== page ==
Russia vows “pragmatic” response to NATO expansion

MOSCOW (Reuters) – Russia would respond pragmatically to any further NATO expansion by strengthening its defenses and economic might, Russian news agencies quoted Foreign Minister Sergei Lavrov as saying on Wednesday.

NATO will consider putting the former Soviet republics of Georgia and Ukraine on the path to membership at a summit in Bucharest this week despite Russian opposition.

“NATO expansion will not be left without a response,” ITAR-TASS news agency quoted Lavrov as telling the State Duma, the lower house of parliament. “But we will react pragmatically.”

Tass quoted him as saying the response would take the form of strengthened economic and defense potential, but gave no details. Moscow strongly opposes membership for Tbilisi and Kiev on grounds that NATO is intruding on its sphere of influence.

Lavrov told lawmakers Moscow would carefully consider a parliamentary resolution calling for the recognition of two breakaway Georgian regions but would also keep in mind its general commitment to the territorial integrity of states.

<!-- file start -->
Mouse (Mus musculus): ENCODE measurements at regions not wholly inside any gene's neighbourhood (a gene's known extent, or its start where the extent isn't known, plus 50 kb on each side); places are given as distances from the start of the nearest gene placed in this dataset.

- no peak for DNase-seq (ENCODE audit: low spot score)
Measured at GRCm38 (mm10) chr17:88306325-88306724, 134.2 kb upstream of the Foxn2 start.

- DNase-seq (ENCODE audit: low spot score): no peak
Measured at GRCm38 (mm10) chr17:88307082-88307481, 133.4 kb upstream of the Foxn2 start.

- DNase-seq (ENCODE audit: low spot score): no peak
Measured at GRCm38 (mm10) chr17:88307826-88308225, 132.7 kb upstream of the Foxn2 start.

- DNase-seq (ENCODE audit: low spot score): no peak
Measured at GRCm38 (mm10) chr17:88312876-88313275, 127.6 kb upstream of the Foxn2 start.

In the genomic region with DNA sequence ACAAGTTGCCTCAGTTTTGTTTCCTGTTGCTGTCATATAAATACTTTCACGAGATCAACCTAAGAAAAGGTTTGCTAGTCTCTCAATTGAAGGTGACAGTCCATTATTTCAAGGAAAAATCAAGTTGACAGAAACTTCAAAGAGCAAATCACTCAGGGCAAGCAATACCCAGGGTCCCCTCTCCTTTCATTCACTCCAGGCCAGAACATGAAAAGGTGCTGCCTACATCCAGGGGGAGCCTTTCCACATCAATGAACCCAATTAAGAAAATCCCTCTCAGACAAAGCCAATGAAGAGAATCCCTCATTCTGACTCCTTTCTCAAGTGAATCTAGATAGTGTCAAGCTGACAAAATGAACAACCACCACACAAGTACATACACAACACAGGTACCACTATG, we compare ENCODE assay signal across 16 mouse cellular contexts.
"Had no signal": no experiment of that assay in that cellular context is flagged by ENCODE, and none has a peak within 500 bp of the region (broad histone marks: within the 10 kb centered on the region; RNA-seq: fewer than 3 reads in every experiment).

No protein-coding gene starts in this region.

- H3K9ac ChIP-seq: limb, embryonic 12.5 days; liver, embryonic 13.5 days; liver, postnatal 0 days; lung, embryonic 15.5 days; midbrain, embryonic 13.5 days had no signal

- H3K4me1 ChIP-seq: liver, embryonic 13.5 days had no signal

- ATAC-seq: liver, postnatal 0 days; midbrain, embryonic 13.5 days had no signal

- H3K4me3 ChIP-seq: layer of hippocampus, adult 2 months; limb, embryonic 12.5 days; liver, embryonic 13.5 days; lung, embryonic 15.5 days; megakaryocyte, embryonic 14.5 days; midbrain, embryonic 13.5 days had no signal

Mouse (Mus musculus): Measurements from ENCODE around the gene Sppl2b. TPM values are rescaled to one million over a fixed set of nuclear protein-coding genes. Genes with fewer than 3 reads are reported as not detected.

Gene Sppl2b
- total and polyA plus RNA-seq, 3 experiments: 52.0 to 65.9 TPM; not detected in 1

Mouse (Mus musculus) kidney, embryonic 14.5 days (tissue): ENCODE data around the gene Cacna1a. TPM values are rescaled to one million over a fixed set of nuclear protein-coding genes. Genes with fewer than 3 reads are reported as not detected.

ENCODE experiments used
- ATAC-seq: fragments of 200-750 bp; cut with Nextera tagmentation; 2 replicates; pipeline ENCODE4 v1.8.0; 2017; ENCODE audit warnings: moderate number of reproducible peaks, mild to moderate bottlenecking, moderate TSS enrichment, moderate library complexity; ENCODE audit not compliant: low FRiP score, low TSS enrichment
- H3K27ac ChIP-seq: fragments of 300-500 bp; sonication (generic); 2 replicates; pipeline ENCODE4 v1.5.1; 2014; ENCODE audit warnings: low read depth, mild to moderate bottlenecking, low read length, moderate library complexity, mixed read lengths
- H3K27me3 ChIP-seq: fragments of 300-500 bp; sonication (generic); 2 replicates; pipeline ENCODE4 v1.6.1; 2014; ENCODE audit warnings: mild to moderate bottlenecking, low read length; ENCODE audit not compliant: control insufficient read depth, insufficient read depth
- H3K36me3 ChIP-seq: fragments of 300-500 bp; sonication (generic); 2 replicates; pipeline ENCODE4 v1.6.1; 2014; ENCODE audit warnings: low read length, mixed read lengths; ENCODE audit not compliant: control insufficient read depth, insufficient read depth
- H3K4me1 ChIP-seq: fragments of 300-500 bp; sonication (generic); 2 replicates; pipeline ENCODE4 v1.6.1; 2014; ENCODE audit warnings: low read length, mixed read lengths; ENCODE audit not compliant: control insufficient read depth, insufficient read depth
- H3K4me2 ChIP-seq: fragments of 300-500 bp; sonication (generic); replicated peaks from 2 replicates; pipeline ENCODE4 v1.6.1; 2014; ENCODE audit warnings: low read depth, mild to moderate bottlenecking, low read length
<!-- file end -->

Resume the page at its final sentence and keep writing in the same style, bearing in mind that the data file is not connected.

The Duma passed a resolution last week calling on Moscow to recognize the pro-Russian regions of Abkhazia and South Ossetia, which broke away from Georgia after a war in the 1990s.

“Certainly, the appeal to the president and the government on considering the appropriateness of recognizing Abkhazia and South Ossetia causes the greatest interest,” Interfax news agency quoted Lavrov as saying.

He said this would be considered “most attentively, with all factors taken into account”.

Kremlin spokesman Dmitry Peskov used similar language in a teleconference on Monday. In remarks that appeared to rule out Russian recognition of the two regions, Peskov said Moscow would respect the territorial integrity of Georgia.

“We cannot ignore this opinion from the Duma. However foreign policy is determined by the president of the Russian Federation and the president has said that Russia stands for the territorial integrity of Georgia,” Peskov said.

Diplomats in Moscow have said Russia prefers to maintain the status quo in the South Caucasus.

Recognition of the two regions could create awkward precedents in Russia’s backyard, the predominantly Muslim North Caucasus. Leaving the conflict smoldering primarily hurts Georgia, whose pro-Western government is at odds with Moscow.

Lavrov said, however, Russia could look again at a ban on wine exports if Georgia agreed to reciprocal moves to improve relations. Russia imposed economic and travel sanctions on Georgia in October 2006 after a row over alleged spying.

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